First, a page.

• Brewing beer has quite a history. (Getty Images)Source: Getty Images
Sure, we're drinking less nowadays. But beer's 450th anniversary this month reminds us the good reasons why we've been hitting the home brew for centuries.
By
Helen Razer

25 Jul 2018 - 3:22 PM  UPDATED 17 Jul 2018 - 12:29 PM

450 years ago, a mortal took a blessing from the gods and placed it in the hands of humankind. This is the claim of St Paul’s in London, a cathedral now known as the birthplace of bottled beer. It may be quite true that in July of 1568, a chap named Alexander Nowell tried his hand at microbrew at the back of this British institution. It is also quite true that (a) British institutions do tend to claim history that they shouldn’t and (b) beer existed for an awfully long time before Alex is said to have first put a cork in it.

It is thought that Mesopotamians made home brew millennia before the hipsters of the West. It is known that the oldest recorded recipe of any kind is for beer. Which is not to say that beer is the oldest actual recipe – Egyptians almost certainly transformed grains into bread before they turned them into beer. Then again, Egyptians almost certainly knew that unlike the consumption of bread, the consumption of beer could transform the most efficient human memory into a beanbag. This is why they wrote those instructions down on papyrus 5,000 years ago.

There must be ancient world recipes more ancient than this one. There must be beer-bottling experiments that predate that of 1568. Still, we must find some occasional excuse to salute the staple of the drinking masses. Or, at least, to explain it. The old, old habit of drinking beer is renewed.

And, no, I’m not making this up to justify a personal fondness for beer. It is true that although Australians consume fewer alcoholic units with each passing year, they are giving a greater number of these to beer.

There’s a variety of explanations for the national downturn in drunkenness and uptick in beers. We could say that an individual’s faith or health and fitness concerns may diminish their taste for drink. We could say that marketing efforts by craft beer makers have turned many into sipping connoisseurs. Our current moderate drinking may be due to several cultural factors, but also to a single social one: money. Most of us simply don’t have much of it to spend.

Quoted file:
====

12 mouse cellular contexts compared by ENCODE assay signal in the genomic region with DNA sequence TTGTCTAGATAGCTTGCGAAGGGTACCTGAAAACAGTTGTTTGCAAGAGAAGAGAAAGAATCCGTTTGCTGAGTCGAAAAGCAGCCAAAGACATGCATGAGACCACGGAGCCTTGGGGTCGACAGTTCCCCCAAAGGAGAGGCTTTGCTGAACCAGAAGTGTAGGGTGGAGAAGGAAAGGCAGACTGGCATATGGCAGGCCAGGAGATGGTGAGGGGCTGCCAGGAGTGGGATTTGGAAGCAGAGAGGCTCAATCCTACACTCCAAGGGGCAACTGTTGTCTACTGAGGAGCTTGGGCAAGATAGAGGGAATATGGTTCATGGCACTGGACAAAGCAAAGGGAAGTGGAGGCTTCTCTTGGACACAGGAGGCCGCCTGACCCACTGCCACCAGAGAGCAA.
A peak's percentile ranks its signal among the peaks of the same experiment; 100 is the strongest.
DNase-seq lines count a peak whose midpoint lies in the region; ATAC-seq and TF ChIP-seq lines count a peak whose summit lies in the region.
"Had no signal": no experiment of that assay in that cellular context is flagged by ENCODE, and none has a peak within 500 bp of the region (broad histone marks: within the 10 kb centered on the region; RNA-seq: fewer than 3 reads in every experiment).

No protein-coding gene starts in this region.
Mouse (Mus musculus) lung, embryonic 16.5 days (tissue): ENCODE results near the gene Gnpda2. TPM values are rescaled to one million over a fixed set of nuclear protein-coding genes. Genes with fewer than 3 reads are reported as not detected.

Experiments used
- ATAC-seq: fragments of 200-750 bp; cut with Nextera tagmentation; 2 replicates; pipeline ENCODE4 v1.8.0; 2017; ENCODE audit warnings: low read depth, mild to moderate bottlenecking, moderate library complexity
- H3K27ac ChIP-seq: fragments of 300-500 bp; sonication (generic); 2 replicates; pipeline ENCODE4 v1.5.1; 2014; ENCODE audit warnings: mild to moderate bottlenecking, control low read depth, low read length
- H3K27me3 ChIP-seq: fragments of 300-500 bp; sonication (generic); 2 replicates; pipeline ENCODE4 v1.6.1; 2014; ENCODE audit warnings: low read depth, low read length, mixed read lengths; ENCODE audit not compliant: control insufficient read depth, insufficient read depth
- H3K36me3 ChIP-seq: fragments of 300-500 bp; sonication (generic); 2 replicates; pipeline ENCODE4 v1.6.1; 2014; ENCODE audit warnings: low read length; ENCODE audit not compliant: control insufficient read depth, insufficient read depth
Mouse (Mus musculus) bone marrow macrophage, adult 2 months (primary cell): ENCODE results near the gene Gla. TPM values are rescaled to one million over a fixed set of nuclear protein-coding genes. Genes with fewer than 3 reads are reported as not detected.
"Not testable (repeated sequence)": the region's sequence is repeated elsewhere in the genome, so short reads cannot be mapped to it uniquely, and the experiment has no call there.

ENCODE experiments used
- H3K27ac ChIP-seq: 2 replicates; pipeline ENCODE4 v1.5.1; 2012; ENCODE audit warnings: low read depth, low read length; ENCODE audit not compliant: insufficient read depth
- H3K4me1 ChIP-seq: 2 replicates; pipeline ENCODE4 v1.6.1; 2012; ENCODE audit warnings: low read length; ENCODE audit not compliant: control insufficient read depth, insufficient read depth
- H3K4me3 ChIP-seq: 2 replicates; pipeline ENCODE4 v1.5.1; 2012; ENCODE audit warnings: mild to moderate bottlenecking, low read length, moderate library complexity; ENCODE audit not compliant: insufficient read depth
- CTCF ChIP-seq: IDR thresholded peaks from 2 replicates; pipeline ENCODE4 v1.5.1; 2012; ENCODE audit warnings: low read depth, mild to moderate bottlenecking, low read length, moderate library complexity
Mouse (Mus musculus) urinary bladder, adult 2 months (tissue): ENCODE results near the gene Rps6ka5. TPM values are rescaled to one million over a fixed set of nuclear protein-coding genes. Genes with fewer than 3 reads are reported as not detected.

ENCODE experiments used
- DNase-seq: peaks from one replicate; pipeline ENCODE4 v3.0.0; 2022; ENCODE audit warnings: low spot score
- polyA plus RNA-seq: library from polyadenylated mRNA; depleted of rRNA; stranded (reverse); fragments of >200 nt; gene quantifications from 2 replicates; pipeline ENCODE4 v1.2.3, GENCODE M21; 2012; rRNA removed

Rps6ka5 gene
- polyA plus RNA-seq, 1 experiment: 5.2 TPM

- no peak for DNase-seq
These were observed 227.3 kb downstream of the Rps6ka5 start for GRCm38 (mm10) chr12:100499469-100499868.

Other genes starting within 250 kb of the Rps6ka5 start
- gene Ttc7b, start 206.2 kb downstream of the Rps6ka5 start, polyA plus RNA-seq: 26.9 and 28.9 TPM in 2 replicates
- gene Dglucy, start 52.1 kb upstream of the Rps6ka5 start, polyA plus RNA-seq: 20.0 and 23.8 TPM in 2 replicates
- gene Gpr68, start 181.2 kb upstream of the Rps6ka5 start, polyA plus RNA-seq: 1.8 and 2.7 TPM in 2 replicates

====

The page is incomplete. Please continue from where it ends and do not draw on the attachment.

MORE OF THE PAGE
Those of us in contract, casual or self-employed jobs are a growing group, already representing 40 per cent of all workers. The irregular nature of this work, the escalating cost of housing and a diminished typical wage all require the many remain relatively sober.

It is thought that Mesopotamians made home brew millennia before the hipsters of the West. It is known that the oldest recorded recipe of any kind is for beer.

None of this knowledge should prevent a terrible snob from deceiving herself that she is not on a reduced income. I recommend maintaining the fantasy of a Parisian holiday over admitting the poverty of life every time. Why not order the cheapest and most diluted beer you can in French?

Of bartenders, do not request the “shandy”, Australian English for half-beer, half-lemonade, but “un panaché”, French for the very same refreshment. It is unfortunate that staff at the licensed establishments I frequent generally refuse to assist this delusion. I shall continue to request un panaché until somebody eventually serves me one. I will wear the stripes of Breton and learn the words to La Marseillaise if I must.

If, at first, you find that you do not have the faculty to enjoy this fine tipple, please try again. Perhaps this time with a pilsener, which complements most lemonade post-mix rather well. If you are still mystified by un panaché, simply accept that you are a person unaccustomed to Gallic refinement, and slake your thirst by craftier beers.  

Or, by purer waters. Or, by finer wines. Your decision will be less fattening and more edifying than mine. But, not so economically French.

 

Helen Razer is your frugal food enthusiast, guiding you to the good eats, minus the pretension and price tag in her weekly Friday column, Cheap Tart. Don't miss her next instalment, follow her on Twitter @HelenRazer. 

Don't miss her next instalment, follow her on Twitter @HelenRazer.

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